I really feel that no matter who is elected president, that person will be compelled to take into consideration the recommendations from the military and intelligence communities. No matter what seems politically expedient, when it comes crunch time, I doubt there will be any precipitous withdrawal by either a Democratic or Republican president once they are in possession of all of the facts on the ground in Iraq and have full access to intelligence information.

  • jax
    March 18, 2008 at 3:56 pm

    That sounds very nice, Maria, but things don’t work that way. You should know by now that experience explodes theory. The realistic way to think about this is simple—we will be there for many years. Those training wheels are not coming off any time in the new future.
    George Bush2 broke it and we will have to fix it.

  • laura
    March 18, 2008 at 6:26 pm

    Dear Alessandra, it will depend on what their goals are. Bush was in possesson of all the intelligence, including that there were no weapons of mass destruction in Iraq, and that Saddam Hussein had no ties to al Qaeda.
    But he and his friends wanted to invade for various reasons – of which the most important was, and is to this day, control of the oil.
    Dear Alessandra, the relations between nations and betwen peoples are actually not that hard for everyone to understand. The basic issues are the same as between kindergartners: if I treat you well, you will want to be my friend. If I try to take away what belongs to you, you will be angry at me. If I take it by force, you will be more angry. If I am stronger than you, you will submit for the moment but you will not forget. Once I am weaker, or once you join up with some others to whom I was nasty, you will get back at me.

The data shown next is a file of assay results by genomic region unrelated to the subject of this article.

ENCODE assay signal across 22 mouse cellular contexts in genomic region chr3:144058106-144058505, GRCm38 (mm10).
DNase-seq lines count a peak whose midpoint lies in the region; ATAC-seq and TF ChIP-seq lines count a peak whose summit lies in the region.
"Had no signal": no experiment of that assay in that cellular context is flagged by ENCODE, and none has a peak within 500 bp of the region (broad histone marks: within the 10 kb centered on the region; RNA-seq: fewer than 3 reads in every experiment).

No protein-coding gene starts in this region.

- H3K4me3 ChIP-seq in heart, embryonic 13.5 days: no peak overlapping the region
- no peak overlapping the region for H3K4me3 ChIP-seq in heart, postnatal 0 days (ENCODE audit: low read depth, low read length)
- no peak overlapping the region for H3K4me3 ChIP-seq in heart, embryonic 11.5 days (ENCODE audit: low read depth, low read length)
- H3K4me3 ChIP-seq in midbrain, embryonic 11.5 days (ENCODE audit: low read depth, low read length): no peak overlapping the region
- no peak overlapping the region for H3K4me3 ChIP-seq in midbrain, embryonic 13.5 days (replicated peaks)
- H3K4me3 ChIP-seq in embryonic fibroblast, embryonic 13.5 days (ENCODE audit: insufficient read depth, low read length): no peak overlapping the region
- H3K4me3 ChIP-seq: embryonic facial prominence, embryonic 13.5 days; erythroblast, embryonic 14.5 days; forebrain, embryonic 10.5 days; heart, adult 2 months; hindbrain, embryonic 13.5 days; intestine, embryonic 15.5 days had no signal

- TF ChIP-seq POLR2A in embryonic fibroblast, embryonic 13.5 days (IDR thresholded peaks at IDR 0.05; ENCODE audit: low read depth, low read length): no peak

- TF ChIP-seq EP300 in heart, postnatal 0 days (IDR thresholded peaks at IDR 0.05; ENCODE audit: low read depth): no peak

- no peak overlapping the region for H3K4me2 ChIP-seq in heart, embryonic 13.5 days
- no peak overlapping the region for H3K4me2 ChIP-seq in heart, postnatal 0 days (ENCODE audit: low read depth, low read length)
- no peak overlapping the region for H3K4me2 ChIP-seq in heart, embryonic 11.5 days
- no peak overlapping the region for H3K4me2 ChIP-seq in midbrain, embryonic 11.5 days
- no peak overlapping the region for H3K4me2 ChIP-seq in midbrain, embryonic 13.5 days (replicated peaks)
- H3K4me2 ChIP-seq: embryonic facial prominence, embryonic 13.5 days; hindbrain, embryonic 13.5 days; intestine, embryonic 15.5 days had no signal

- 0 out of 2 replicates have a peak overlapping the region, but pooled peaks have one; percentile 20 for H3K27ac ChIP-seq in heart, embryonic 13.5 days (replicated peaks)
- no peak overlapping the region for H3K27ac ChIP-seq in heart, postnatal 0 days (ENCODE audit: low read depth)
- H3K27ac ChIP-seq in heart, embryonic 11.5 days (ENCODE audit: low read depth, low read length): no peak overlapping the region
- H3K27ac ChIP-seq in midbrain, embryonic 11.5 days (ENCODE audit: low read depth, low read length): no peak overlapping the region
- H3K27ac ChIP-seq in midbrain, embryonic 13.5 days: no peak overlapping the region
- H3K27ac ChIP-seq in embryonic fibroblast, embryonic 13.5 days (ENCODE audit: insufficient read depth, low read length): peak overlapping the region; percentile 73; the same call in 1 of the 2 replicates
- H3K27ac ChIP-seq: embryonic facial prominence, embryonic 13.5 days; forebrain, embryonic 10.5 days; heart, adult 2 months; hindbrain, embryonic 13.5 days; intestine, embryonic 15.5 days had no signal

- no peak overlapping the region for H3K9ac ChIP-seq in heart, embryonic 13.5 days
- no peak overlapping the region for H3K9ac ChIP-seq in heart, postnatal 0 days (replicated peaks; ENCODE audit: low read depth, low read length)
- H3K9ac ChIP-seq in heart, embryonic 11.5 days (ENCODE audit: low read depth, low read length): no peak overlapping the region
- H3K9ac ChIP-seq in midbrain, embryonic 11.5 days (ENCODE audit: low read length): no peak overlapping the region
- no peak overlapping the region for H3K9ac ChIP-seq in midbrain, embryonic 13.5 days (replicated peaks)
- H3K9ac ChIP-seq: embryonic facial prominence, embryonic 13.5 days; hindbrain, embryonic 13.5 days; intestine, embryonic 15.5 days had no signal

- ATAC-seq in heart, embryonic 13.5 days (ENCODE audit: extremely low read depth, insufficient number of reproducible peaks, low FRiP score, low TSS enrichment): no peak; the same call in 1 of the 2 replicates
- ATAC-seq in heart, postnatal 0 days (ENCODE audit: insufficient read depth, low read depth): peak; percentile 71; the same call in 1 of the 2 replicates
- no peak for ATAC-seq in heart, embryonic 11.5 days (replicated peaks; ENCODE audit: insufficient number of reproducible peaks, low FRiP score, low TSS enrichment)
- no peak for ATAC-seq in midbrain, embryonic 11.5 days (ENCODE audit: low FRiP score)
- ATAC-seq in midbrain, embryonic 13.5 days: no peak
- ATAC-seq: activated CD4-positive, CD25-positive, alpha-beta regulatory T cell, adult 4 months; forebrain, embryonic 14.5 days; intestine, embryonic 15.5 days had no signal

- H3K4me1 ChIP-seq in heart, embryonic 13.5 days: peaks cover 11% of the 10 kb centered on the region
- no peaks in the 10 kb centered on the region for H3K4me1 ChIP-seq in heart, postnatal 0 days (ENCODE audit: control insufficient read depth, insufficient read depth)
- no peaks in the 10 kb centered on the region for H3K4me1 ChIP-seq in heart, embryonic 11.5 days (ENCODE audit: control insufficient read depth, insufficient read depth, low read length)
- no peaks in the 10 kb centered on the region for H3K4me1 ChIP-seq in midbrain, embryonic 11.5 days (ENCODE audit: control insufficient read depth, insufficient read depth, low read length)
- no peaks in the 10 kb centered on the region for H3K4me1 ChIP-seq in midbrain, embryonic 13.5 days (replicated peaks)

The greatest difference is that kindergartners do not kill thousands of people. They will hit each other at the most.
    We have killed hundreds of thousands of people, and have tortured thousands more. This will not be forgotten as long as we are in Iraq, and long after.

  • Horace
    March 18, 2008 at 7:46 pm

    I love the way you think, Alessandra. Evelyn, I’m afraid our love-hate relationship has to end in the latter column, as Alessandra is my new pursuit.

  • Allessandra
    March 18, 2008 at 9:47 pm

    Laura, with all due respect, you world view is very naive. You think that if only we are “nice” that all the dictators and megalomaniacs in the world will play by the “Everything I Ever Needed to Know I Learned in Kindergarten” rules. That is simply faulty thinking. Geopolitics IS very complicated. For every action there is a reaction and possible blowback.
    I personally was not in favor of the Iraq invasion; however, we are there now and like I said there are many factors which must be considered.
    Whatever decisions the next president makes will be predicated on current facts on the ground and current intelligence. Remember that gathering intelligence in a tightly controlled police state was very difficult. Even Saddam’s generals thought that he had WMDs because that is what he wanted everyone to believe. He never thought we’d be crazy enough to invade as long as (we thought) he had WMDs. My point is that we now have military and people inside Iraq who can offer a more accurate assessment. And you can be sure that whoever is president will be taking all of the facts presented to them under advisement. To do otherwise would be gross negligence.
    As to the oil: we BUY oil from other countries and at a very hefty price–up over $100/barrel. The Iraqis are controlling their oil. That is actually one of the sticking points: sharing the oil revenues between the various ethnic groups.